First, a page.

In some ways, the Commodore has come full circle with the arrival of the Opel Insignia. The first Holden Commodore in 1978 was a localised version of the Opel family sedan of the time. However, it quickly morphed and developed its own identity and design.
Holden insists it is not backing down from the use of the Commodore name but it has some time up its sleeve if the public backlash gets too strong. The Commodore badges don’t get “tooled up” until mid-next year.
We’ve had a brief test drive of early prototypes of the imported Commodore and the initial signs are positive. It shapes up as a good car — but we don’t think it should be called a Commodore best indicator of customer acceptance of the use of the Commodore name can be judged by “how customers are responding now and how they respond in the future”.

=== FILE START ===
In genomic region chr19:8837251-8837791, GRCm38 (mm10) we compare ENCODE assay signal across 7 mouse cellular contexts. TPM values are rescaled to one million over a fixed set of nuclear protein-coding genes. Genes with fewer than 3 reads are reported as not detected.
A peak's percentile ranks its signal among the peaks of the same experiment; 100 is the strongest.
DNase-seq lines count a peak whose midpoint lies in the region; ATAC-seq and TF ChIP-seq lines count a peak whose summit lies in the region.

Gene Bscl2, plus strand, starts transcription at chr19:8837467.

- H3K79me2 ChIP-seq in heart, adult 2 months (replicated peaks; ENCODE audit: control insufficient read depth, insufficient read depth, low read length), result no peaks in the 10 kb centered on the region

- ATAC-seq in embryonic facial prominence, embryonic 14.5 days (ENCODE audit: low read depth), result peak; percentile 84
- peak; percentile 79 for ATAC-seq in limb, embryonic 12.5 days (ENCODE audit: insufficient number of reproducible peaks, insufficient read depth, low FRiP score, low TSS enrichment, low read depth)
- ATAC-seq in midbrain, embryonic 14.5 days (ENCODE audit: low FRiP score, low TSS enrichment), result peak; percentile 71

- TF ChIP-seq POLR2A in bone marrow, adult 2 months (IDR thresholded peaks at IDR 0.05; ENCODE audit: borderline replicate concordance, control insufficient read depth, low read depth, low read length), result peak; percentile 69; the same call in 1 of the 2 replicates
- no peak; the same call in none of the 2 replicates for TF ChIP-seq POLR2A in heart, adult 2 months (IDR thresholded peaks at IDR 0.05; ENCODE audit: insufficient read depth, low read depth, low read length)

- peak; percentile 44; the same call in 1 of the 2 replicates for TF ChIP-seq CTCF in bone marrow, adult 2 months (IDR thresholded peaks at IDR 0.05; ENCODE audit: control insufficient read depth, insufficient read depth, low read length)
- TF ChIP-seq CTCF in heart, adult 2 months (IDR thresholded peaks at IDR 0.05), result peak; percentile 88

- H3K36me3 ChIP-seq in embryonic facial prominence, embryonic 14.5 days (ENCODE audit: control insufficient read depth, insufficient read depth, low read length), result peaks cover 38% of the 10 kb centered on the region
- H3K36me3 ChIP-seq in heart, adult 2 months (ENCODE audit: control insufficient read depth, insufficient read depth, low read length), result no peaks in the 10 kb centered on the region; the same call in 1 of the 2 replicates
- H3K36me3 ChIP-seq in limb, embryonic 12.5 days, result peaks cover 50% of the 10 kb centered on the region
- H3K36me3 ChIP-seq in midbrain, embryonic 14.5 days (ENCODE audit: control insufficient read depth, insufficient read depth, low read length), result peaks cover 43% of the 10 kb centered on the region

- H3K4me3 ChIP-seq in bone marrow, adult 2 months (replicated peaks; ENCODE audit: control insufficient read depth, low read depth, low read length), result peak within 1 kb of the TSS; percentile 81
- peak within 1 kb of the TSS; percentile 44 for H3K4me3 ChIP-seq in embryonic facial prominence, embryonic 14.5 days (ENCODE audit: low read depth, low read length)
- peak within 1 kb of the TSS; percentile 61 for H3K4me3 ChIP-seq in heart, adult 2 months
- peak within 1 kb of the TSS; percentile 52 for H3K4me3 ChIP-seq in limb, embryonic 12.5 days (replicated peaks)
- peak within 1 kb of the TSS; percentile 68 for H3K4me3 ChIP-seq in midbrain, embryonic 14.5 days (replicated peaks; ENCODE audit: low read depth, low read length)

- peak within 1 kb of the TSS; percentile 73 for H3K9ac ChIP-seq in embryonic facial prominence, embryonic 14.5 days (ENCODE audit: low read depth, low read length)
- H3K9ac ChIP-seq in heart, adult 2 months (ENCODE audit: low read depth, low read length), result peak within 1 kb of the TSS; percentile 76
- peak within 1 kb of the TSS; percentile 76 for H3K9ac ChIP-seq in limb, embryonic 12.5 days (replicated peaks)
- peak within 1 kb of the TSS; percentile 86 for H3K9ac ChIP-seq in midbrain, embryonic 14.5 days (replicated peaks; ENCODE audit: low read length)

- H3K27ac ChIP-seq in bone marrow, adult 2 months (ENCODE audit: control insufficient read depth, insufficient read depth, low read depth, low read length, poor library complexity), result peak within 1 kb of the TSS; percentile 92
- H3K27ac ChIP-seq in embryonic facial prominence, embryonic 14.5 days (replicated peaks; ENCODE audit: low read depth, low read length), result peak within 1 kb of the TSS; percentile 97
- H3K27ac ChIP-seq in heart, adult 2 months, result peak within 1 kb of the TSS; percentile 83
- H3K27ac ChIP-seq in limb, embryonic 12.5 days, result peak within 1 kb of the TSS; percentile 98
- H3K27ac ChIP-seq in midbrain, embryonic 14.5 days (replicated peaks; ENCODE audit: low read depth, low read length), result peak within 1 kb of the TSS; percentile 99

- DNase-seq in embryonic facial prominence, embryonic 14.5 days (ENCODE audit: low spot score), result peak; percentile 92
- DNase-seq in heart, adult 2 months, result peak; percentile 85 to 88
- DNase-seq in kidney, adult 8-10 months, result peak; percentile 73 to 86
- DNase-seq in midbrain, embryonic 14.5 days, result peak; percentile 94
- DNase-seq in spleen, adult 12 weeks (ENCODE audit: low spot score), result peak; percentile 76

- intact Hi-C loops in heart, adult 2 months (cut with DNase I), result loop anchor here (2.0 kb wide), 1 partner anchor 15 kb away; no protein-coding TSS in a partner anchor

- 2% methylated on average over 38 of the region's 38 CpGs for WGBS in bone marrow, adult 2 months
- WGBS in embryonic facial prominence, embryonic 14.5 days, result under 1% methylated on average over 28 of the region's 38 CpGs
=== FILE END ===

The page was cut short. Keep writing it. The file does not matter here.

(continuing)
Meanwhile, the current Commodore will be built on the Elizabeth production line in South Australia until late next year. The exact shutdown date is yet to be confirmed.
The next Commodore, to be unveiled at the Geneva motor show in March, is due in local showrooms in early 2018.